I have lately received a letter from my mother, in which she complains much of the knavery of the overseer at the Little Falls quarter. She says she can get nothing from him. It is pretty evident, I believe, that I get nothing from thence, while I have the annual rent of between eighty and an hundred pounds to pay. The whole profit of the plantation, Edition: current; Page: [137] according to her account, is applied to his own use; which is hard upon me, as I had no earthly inducement to meddle with it, but to comply with her wish and to free her from care. This, like every other matter of private concern to me, has been totally neglected; but it is too much, while I am suffering in every other way (and hardly able to keep my own estate from sale) to be saddled with all the expence of hers, and not be able to derive the smallest return from it. She has requested that I should get somebody to attend to it: I must therefore ask the favor of you, to take it under your care. I know of none in whose hands it can be better placed; none to whom it will be less inconvenient; and who is more interested in the good management of the land. For as it lies directly in your rout to Berkley, and in the neighborhood of our friends, where you must always make a halt, it will give you very little additional trouble to provide an overseer; call upon him as you pass and repass, and settle annual accounts with him, by which means I shall have some knowledge of his transactions, and a certainty that whatever is made will go towards payment of the rent. I shall by this post inform my mother of this application to you, hoping you will find no difficulty in the undertaking.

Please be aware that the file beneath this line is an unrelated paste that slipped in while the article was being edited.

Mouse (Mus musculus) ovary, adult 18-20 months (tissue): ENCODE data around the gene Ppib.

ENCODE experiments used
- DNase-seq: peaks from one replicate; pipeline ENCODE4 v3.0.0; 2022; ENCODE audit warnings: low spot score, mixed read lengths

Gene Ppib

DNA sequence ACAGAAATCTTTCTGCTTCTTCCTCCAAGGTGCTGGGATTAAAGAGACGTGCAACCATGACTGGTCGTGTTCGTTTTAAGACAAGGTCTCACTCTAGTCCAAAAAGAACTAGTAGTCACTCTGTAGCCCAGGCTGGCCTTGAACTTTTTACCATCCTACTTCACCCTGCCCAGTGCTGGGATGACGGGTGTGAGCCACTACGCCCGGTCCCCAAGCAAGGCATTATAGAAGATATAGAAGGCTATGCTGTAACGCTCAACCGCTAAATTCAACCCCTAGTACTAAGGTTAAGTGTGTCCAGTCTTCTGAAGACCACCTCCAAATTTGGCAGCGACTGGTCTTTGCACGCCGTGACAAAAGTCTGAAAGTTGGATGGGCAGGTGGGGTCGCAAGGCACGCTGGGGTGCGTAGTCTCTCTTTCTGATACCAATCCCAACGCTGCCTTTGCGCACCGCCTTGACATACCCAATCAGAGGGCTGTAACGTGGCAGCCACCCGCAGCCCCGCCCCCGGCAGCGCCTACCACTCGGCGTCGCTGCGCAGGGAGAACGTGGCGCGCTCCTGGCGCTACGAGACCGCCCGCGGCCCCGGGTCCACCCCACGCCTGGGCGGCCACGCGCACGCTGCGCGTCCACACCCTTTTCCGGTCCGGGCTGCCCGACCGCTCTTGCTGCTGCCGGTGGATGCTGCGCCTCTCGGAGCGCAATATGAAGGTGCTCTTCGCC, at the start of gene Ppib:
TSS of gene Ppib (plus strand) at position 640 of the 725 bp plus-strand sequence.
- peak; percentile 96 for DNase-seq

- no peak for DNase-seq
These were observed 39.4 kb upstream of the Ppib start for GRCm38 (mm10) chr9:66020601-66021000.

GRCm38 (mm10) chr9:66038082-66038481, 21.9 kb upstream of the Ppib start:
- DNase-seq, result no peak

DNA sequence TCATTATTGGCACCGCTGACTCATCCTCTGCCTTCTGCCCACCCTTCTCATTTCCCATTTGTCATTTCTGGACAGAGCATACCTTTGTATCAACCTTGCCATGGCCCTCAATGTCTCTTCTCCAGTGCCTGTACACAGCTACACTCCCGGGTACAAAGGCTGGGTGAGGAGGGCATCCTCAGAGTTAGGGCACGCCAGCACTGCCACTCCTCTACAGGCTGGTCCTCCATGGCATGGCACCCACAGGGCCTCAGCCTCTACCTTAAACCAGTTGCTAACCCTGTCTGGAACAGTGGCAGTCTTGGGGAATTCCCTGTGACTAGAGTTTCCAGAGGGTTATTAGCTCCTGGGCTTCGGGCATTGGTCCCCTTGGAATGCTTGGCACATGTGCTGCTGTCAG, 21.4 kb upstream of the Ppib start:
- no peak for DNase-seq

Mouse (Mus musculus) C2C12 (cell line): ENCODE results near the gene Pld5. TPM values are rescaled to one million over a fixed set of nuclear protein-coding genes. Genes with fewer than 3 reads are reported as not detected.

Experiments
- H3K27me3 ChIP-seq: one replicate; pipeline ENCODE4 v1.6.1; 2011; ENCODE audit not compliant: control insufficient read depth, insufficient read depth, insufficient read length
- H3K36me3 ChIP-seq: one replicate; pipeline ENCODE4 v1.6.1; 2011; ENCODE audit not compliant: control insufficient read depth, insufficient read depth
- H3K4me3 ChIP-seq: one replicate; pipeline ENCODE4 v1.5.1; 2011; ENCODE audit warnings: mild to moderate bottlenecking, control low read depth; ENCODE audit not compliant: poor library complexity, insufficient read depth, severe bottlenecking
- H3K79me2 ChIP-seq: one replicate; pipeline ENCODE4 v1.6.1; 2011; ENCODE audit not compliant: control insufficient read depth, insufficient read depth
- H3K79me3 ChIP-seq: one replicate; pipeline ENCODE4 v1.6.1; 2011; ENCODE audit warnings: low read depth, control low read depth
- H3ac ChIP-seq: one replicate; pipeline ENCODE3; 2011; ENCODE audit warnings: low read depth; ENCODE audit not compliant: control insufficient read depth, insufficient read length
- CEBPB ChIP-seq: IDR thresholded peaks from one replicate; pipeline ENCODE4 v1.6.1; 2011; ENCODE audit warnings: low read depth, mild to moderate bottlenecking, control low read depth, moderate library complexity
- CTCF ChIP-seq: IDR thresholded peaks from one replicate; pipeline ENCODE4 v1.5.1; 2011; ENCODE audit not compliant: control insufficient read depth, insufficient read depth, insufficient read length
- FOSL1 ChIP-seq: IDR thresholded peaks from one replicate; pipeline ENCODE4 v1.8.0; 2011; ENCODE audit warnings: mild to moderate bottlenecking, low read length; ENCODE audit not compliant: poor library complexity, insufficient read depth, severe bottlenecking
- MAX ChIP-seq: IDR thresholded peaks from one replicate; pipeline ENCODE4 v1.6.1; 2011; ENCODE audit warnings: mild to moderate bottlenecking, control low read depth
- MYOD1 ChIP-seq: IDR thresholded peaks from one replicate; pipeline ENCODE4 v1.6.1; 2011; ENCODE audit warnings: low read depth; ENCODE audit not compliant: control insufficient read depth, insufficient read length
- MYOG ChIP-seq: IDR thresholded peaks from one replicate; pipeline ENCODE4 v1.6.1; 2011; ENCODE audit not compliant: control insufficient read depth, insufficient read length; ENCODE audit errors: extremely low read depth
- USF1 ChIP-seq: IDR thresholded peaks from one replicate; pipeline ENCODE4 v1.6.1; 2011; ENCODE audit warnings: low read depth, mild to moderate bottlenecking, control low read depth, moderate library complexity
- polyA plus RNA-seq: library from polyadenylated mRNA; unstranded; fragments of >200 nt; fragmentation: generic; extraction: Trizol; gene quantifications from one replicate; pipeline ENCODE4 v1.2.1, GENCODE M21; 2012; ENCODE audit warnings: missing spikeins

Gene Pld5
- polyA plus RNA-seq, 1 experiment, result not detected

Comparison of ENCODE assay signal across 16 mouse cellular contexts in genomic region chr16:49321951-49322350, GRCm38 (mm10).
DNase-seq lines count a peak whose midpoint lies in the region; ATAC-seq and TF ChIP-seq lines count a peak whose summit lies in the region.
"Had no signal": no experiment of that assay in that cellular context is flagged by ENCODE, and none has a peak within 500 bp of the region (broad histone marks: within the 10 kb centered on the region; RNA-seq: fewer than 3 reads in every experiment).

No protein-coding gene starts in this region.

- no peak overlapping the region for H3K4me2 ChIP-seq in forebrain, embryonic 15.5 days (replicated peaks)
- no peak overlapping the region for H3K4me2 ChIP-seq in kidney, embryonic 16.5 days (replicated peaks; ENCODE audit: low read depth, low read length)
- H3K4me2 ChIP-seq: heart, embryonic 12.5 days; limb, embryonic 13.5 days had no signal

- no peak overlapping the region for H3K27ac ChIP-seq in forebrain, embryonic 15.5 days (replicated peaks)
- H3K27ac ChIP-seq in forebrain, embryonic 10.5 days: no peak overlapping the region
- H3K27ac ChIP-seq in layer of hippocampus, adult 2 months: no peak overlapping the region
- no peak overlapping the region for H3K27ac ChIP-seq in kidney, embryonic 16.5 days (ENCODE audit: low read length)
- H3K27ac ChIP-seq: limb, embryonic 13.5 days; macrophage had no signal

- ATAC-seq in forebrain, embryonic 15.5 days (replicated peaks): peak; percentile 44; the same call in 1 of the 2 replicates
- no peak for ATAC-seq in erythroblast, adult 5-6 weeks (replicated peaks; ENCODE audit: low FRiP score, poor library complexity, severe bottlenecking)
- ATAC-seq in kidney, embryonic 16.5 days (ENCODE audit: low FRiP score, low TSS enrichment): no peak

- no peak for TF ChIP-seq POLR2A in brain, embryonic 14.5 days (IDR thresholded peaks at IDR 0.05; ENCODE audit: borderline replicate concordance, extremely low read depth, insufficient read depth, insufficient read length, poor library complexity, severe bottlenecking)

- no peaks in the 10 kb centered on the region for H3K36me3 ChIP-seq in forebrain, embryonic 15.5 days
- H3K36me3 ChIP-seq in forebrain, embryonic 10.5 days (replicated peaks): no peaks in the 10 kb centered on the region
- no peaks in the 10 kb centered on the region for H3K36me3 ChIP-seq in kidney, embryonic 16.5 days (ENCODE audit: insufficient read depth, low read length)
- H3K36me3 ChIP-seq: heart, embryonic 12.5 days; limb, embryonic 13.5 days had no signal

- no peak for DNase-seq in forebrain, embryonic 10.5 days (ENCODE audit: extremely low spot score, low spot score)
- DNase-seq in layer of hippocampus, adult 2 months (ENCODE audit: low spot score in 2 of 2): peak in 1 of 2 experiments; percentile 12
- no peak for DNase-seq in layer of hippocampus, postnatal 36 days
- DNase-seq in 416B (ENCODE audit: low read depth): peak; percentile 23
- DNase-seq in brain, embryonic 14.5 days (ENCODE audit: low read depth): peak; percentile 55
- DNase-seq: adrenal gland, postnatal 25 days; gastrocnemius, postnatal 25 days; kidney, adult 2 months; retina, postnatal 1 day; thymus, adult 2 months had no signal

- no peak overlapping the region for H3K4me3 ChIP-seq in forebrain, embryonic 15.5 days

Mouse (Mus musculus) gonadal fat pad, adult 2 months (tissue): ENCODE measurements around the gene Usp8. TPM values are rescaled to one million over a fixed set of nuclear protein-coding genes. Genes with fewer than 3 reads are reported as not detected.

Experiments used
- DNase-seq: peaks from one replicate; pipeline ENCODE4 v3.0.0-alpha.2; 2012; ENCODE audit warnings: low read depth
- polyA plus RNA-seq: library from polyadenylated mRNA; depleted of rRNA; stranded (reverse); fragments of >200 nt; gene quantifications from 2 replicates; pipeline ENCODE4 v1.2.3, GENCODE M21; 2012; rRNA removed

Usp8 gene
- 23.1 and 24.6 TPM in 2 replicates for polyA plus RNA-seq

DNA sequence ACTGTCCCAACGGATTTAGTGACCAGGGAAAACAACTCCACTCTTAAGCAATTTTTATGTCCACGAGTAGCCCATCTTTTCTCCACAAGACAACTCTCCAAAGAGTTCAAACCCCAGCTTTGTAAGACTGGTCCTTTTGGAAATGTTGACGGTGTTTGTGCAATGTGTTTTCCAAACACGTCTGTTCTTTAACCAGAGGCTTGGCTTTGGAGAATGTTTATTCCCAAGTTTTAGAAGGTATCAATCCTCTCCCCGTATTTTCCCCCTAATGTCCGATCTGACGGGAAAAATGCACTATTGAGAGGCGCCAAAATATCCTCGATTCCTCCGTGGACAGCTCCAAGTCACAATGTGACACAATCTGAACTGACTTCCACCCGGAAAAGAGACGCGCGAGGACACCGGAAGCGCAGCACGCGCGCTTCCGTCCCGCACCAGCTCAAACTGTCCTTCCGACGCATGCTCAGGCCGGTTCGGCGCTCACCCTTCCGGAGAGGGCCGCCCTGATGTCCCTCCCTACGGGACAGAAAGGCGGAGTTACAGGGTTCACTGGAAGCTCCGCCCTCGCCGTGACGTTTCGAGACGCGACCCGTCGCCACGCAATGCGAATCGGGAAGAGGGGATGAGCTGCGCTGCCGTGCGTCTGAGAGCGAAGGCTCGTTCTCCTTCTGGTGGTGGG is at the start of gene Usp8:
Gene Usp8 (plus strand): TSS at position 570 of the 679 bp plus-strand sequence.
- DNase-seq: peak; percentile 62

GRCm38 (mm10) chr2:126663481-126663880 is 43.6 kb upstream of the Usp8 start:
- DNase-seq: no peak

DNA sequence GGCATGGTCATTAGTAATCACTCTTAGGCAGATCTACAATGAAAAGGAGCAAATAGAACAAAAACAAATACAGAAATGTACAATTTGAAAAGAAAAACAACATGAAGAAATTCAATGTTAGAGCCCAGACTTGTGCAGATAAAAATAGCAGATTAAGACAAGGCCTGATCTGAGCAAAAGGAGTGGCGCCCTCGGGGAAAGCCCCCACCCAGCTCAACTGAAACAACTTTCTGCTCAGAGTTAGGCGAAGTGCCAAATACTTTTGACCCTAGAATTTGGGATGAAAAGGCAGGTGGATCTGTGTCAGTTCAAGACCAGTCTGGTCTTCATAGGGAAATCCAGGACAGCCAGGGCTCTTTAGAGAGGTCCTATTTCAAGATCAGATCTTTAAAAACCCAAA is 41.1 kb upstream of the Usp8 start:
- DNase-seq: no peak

While I am talking of my mother and her concerns, I am impelled to mention some things which have given, and still continue to give me pain. About two years ago, a gentleman of my acquaintance1 informed me, that it was in contemplation, to move for Edition: current; Page: [138] a pension for her in the Virginia Assembly; that he did not suppose I knew of the measure proposed; and that he did not believe it would be very agreeable to me to have it done; but wished, however, to know my sentiments thereon. I instantly wrote him, that it was new and astonishing to me, and begged that he would prevent the motion if possible; or oppose it, if made; for I was sure she had not a child that would not be hurt at the idea of her becoming a pensioner—or in other words, receiving charity from the public. Since then I have heard nothing of that matter; but learn from very good authority, that she is, upon all occasions and in all companies, complaining of the hardness of the times, of her wants and difficulties; and if not in direct terms, at least by strong innuendoes, endeavors to excite a belief that times are much altered, &c., &c., which not only makes her appear in an unfavorable point of view, but those also who are connected with her. That she can have no real wants, that may not easily be supplied, I am sure of. Imaginary wants are indefinite; and oftentimes insatiable; because they sometimes are boundless, and always changing. The reason of my mentioning these matters, is that you may enquire into her real wants, and see what is necessary to make her comfortable. If the rent is insufficient to do this, while I have anything, I will part with it to make her so; and wish you to take measures in my behalf accordingly. At the same time, I wish you to represent to her in delicate terms, the impropriety of her complaints, and acceptance of Edition: current; Page: [139] favors, even where they are voluntarily offered, from any but relations. It will not do to touch upon this subject in a letter to her, and therefore I have avoided it.